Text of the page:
Experimental evaluation of the inertial mass damper and its analytical model for the stay-cable vibration mitigation


Cables are prone to vibration due to their low inherent damping characteristics. Recently, negative stiffness dampers have gained attentions, because of their promising energy dissipation ability. The viscous inertial mass damper (termed as VIMD hereinafter) can be viewed as one realization of the inerter. It is formed by paralleling an inertial mass part with a common energy dissipation element (e.g., viscous element) and able to provide pseudo-negative stiffness properties to flexible systems such as cables. A previous study examined the potential of IMD to enhance the damping of stay cables. Because there are already models for common energy dissipation elements, the key to establish a general model for IMD is to propose an analytical model of the rotary mass component. In this paper, the characteristics of the rotary mass and the proposed analytical model have been evaluated by the numerical and experimental tests. First, a series of harmonic tests are conducted to show the performance and properties of the IMD only having the rotary mass. Then, the mechanism of nonlinearities is analyzed, and an analytical model is introduced and validated by comparing with the experimental data. Finally, a real-time hybrid simulation test is conducted with a physical IMD specimen and cable numerical substructure under distributed sinusoidal excitation. The results show that the chosen model of the rotary mass part can provide better estimation on the damper’s performance, and it is better to use it to form a general analytical model of IMD. On the other hand, the simplified damper model is accurate for the preliminary simulation of the cable responses.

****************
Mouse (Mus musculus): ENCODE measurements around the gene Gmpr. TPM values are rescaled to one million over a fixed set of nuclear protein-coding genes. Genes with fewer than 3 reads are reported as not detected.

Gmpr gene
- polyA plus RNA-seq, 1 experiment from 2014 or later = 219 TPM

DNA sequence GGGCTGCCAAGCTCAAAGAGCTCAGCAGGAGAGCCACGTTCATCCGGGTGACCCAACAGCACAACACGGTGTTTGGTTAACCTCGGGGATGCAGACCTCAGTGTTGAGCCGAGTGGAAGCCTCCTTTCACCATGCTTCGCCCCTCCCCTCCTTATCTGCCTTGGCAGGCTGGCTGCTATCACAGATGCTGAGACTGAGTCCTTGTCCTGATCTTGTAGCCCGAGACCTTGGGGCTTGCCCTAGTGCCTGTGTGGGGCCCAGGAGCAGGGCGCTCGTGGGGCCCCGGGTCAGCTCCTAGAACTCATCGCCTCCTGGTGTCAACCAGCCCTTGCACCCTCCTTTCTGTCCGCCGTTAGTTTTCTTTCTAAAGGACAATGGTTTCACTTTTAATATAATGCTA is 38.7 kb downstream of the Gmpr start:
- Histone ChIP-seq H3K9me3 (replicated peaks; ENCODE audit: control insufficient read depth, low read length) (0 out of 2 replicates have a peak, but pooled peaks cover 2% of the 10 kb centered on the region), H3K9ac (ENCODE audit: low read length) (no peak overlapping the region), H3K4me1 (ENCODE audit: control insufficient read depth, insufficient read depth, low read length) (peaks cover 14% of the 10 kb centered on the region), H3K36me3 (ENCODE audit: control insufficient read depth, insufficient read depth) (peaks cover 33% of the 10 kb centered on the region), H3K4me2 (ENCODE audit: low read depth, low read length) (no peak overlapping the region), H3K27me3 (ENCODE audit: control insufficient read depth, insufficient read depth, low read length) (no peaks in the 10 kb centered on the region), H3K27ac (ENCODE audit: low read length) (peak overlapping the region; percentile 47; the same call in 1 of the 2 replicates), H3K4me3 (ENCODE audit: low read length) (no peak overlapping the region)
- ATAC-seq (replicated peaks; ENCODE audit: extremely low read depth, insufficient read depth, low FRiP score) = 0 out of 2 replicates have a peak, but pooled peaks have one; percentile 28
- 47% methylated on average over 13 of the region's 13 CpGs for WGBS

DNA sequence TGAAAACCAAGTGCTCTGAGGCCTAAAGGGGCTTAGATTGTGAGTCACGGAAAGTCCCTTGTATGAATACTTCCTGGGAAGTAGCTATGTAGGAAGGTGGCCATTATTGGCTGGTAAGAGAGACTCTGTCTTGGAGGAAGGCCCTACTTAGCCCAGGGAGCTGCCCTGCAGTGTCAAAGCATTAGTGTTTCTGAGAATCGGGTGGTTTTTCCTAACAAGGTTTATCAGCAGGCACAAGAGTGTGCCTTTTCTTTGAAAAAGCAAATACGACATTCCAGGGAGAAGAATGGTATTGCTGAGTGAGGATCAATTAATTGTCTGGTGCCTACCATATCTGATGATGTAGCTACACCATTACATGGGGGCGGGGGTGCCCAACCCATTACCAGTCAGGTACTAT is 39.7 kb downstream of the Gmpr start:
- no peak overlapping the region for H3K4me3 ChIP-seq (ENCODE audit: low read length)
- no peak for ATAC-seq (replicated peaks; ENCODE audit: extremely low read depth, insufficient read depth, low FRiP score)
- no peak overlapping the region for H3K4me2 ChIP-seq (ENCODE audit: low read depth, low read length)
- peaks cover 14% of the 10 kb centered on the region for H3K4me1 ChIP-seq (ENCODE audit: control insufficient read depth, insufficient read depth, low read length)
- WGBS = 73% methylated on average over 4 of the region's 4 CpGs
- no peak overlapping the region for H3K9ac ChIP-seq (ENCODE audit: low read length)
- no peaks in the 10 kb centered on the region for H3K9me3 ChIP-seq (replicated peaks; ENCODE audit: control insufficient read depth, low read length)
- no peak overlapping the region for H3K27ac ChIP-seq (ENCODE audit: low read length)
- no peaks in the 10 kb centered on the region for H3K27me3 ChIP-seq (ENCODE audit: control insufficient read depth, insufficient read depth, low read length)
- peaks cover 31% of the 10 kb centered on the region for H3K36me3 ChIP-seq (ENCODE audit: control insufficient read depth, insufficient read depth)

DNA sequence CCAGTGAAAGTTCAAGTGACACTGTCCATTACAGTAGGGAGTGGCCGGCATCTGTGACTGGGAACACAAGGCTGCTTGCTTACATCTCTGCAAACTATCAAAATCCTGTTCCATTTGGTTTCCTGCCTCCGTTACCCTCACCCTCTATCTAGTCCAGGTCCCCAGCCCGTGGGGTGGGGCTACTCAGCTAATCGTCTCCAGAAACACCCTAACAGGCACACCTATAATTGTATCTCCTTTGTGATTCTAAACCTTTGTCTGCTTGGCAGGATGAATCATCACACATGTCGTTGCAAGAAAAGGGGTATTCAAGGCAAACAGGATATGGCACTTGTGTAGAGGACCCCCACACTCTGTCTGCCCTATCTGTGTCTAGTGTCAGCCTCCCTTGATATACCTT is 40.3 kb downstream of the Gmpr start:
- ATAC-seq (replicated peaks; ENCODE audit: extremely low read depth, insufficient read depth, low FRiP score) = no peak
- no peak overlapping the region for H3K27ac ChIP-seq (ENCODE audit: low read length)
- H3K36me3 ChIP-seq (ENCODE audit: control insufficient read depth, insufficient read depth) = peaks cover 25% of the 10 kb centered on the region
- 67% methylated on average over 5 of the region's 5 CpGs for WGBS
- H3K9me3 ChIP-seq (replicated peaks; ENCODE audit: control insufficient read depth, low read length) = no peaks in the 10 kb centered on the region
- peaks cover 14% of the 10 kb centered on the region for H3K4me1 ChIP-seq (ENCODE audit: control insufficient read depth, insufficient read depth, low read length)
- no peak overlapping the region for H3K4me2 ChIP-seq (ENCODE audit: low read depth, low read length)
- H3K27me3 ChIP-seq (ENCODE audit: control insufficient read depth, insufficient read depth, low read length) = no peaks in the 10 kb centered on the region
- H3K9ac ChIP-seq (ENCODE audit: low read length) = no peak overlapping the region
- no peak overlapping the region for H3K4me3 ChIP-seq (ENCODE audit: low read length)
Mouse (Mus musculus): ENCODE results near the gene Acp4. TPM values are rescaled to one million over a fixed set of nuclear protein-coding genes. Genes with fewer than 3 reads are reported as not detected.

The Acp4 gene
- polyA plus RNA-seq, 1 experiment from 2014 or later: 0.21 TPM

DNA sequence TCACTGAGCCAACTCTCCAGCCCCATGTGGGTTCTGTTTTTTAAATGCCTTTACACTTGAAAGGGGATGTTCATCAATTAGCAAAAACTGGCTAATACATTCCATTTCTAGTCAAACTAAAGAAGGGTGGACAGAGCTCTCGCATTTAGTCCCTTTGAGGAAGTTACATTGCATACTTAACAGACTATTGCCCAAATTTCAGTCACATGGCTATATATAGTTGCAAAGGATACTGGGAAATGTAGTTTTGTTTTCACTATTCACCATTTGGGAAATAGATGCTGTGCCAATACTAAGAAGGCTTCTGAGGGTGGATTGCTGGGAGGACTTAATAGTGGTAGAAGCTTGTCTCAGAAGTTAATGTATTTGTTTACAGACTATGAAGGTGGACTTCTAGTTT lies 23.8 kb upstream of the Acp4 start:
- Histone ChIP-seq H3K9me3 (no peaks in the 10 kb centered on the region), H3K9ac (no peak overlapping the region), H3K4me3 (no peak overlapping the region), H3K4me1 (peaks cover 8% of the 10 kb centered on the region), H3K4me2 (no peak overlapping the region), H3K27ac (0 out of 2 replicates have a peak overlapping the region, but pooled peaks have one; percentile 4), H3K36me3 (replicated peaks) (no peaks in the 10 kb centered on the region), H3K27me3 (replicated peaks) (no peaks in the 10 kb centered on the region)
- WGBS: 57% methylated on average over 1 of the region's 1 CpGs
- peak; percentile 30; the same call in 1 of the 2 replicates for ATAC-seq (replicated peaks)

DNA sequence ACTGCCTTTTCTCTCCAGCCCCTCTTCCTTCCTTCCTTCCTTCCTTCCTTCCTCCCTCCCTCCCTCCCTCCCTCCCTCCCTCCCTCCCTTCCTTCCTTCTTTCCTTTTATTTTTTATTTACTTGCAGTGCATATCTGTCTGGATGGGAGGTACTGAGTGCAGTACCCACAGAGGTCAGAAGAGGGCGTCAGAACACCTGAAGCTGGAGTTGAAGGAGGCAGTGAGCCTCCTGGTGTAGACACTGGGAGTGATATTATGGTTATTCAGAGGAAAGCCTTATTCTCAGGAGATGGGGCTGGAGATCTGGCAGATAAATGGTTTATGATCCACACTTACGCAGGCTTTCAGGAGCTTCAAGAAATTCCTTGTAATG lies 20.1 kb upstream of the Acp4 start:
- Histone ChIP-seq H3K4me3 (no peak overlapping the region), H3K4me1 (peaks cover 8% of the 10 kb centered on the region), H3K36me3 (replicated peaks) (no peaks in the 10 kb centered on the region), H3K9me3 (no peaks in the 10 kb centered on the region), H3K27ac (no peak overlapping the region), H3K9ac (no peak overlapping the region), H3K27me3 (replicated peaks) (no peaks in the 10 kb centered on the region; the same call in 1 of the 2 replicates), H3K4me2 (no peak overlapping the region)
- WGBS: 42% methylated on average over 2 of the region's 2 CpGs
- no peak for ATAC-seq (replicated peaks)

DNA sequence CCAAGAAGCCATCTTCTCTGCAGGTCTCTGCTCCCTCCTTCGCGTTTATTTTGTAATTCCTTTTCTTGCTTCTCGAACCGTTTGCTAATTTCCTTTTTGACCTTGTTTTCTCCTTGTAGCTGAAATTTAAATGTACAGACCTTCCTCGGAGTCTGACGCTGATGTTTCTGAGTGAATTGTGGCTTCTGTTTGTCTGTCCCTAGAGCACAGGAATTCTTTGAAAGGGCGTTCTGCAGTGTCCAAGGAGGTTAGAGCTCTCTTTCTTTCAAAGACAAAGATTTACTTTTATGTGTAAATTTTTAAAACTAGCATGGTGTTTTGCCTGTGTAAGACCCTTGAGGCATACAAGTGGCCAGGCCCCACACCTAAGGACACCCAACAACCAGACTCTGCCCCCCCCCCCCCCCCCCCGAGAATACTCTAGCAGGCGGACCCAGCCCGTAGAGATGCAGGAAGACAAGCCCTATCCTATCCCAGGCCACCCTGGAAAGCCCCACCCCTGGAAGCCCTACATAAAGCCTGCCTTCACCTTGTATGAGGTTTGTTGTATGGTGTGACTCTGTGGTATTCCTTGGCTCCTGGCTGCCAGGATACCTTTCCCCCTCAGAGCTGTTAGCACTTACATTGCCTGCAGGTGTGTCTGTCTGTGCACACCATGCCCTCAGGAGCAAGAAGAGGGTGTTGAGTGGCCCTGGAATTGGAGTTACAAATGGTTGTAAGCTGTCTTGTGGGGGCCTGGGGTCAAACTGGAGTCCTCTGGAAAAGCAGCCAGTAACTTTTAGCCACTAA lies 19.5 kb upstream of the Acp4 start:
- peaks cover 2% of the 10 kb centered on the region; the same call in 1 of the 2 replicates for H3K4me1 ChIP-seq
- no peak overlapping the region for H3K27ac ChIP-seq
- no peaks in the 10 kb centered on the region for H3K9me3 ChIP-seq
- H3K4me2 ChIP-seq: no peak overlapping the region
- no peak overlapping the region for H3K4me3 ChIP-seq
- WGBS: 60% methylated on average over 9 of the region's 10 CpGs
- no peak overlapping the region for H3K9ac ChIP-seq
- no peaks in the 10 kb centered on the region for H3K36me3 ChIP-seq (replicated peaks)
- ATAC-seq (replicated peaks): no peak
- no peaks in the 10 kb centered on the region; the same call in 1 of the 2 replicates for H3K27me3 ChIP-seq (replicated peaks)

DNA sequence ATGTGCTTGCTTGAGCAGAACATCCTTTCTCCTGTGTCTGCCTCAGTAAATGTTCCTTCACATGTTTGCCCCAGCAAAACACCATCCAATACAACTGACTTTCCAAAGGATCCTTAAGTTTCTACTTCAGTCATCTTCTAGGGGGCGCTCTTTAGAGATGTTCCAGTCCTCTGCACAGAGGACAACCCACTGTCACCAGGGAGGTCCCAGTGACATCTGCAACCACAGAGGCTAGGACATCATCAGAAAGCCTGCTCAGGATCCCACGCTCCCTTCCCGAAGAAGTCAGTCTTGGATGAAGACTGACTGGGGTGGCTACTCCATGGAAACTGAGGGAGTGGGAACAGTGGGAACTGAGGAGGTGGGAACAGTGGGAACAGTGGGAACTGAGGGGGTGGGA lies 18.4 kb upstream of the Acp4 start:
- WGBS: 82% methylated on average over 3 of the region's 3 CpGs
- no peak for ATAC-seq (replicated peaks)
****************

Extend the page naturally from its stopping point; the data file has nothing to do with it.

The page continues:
Smart Structures and Systems